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Bright future for farming - Sector reports 40 per cent increase in youth training

Published:Monday | August 7, 2017 | 12:00 AMJodi-Ann Gilpin
Not quite the young farmer but this little girl was caught on camera taking a ride on one of the sheep on display at the Denbigh Agricultural Show.

A 40 per cent increase in the number of youth being trained in areas of agriculture, signals that farming and other options in the sector, are no longer frowned upon, but are becoming a viable economic option for youth, according to Dr Ronald Blake, executive director of the Jamaica 4-H Clubs.

Speaking with The Gleaner following the 65th annual staging of the Denbigh Agricultural show in Clarendon, Blake indicated that the sector has seen tremendous improvement in business ventures and entrepreneurial options, which has become more evident in the last three years.

"The 4-H movement is growing by about eight per cent per year. What we have seen in terms of opting for agriculture at the tertiary level, is a 40 per cent increase and this is attributed to enrolment at CASE (College of Agriculture, Science and Education). What we have also seen is the constant increase, over the last three years, in the number of young people entering farming," he declared.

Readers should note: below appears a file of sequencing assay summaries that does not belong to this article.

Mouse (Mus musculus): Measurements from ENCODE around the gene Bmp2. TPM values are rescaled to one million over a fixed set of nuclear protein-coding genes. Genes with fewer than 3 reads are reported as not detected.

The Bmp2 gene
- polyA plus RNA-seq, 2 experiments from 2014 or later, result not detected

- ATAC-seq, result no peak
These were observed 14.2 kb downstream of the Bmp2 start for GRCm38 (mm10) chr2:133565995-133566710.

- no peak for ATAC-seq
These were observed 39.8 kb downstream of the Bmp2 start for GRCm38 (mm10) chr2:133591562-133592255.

More youth entering


"This is data that we have derived from the Rural Agricultural Development Authority database, as well as the agricultural census. We are also seeing where the farming population of Jamaica is becoming more educated and that's because more and more youth are entering the profession, and these young people have at least a secondary education," he continued.

The executive director also noted that while more sensitisation is needed, the future presents exciting and new advances for the agricultural sector.

"We have seen an incremental increase in the number of farmers with tertiary training. But the macro indicator is the fact that the average age of the Jamaican farmer is no longer 60 years old. Based on the 4-H initiative, we are able to pull that down and we are now at 47. 8 per cent (of the 60-year-old age group). It is among the lowest in the world," Blake told The Gleaner

"There is no truth that young people are no longer interested in farming. The universities, they are now seeing tremendous business opportunities in the agricultural sector and the good thing is, we have a number of government-funded programmes that are now able to facilitate and support persons who wish to pursue these areas," he said.